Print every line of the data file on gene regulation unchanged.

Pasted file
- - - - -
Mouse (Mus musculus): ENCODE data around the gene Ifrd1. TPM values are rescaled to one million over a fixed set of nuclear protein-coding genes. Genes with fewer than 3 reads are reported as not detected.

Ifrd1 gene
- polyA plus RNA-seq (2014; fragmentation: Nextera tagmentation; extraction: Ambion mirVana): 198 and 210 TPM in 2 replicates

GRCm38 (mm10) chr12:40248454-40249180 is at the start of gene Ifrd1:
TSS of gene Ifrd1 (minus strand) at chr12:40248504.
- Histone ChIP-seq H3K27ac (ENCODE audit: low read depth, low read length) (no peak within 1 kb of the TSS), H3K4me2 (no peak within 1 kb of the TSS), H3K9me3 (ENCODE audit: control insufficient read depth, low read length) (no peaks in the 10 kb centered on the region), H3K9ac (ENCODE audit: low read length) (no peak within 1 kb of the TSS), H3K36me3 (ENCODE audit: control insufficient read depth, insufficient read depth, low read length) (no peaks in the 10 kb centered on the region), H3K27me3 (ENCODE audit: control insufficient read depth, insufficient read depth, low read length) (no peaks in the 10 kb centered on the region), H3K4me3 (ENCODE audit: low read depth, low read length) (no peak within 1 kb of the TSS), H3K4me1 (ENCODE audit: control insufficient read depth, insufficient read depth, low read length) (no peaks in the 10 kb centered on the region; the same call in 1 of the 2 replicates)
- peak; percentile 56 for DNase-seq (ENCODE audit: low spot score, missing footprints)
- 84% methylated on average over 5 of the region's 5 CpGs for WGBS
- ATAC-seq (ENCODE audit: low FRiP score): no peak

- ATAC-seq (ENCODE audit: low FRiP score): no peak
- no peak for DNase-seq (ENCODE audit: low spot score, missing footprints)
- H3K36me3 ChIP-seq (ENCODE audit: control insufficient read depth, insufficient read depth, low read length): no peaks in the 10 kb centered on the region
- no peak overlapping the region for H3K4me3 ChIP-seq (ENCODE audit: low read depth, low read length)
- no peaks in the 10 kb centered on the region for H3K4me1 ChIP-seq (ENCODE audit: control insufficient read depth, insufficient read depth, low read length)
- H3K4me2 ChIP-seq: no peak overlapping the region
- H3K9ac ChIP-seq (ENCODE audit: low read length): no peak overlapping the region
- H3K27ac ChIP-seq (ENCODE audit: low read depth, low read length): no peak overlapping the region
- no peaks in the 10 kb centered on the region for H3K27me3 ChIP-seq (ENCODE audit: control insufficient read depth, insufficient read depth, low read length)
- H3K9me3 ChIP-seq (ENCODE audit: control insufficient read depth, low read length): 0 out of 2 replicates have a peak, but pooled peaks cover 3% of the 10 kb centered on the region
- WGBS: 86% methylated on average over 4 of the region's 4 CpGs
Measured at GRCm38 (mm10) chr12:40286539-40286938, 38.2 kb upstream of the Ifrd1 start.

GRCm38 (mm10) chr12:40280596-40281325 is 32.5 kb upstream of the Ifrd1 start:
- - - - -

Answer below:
Mouse (Mus musculus): ENCODE data around the gene Ifrd1. TPM values are rescaled to one million over a fixed set of nuclear protein-coding genes. Genes with fewer than 3 reads are reported as not detected.

Ifrd1 gene
- polyA plus RNA-seq (2014; fragmentation: Nextera tagmentation; extraction: Ambion mirVana): 198 and 210 TPM in 2 replicates

GRCm38 (mm10) chr12:40248454-40249180 is at the start of gene Ifrd1:
TSS of gene Ifrd1 (minus strand) at chr12:40248504.
- Histone ChIP-seq H3K27ac (ENCODE audit: low read depth, low read length) (no peak within 1 kb of the TSS), H3K4me2 (no peak within 1 kb of the TSS), H3K9me3 (ENCODE audit: control insufficient read depth, low read length) (no peaks in the 10 kb centered on the region), H3K9ac (ENCODE audit: low read length) (no peak within 1 kb of the TSS), H3K36me3 (ENCODE audit: control insufficient read depth, insufficient read depth, low read length) (no peaks in the 10 kb centered on the region), H3K27me3 (ENCODE audit: control insufficient read depth, insufficient read depth, low read length) (no peaks in the 10 kb centered on the region), H3K4me3 (ENCODE audit: low read depth, low read length) (no peak within 1 kb of the TSS), H3K4me1 (ENCODE audit: control insufficient read depth, insufficient read depth, low read length) (no peaks in the 10 kb centered on the region; the same call in 1 of the 2 replicates)
- peak; percentile 56 for DNase-seq (ENCODE audit: low spot score, missing footprints)
- 84% methylated on average over 5 of the region's 5 CpGs for WGBS
- ATAC-seq (ENCODE audit: low FRiP score): no peak

- ATAC-seq (ENCODE audit: low FRiP score): no peak
- no peak for DNase-seq (ENCODE audit: low spot score, missing footprints)
- H3K36me3 ChIP-seq (ENCODE audit: control insufficient read depth, insufficient read depth, low read length): no peaks in the 10 kb centered on the region
- no peak overlapping the region for H3K4me3 ChIP-seq (ENCODE audit: low read depth, low read length)
- no peaks in the 10 kb centered on the region for H3K4me1 ChIP-seq (ENCODE audit: control insufficient read depth, insufficient read depth, low read length)
- H3K4me2 ChIP-seq: no peak overlapping the region
- H3K9ac ChIP-seq (ENCODE audit: low read length): no peak overlapping the region
- H3K27ac ChIP-seq (ENCODE audit: low read depth, low read length): no peak overlapping the region
- no peaks in the 10 kb centered on the region for H3K27me3 ChIP-seq (ENCODE audit: control insufficient read depth, insufficient read depth, low read length)
- H3K9me3 ChIP-seq (ENCODE audit: control insufficient read depth, low read length): 0 out of 2 replicates have a peak, but pooled peaks cover 3% of the 10 kb centered on the region
- WGBS: 86% methylated on average over 4 of the region's 4 CpGs
Measured at GRCm38 (mm10) chr12:40286539-40286938, 38.2 kb upstream of the Ifrd1 start.

GRCm38 (mm10) chr12:40280596-40281325 is 32.5 kb upstream of the Ifrd1 start: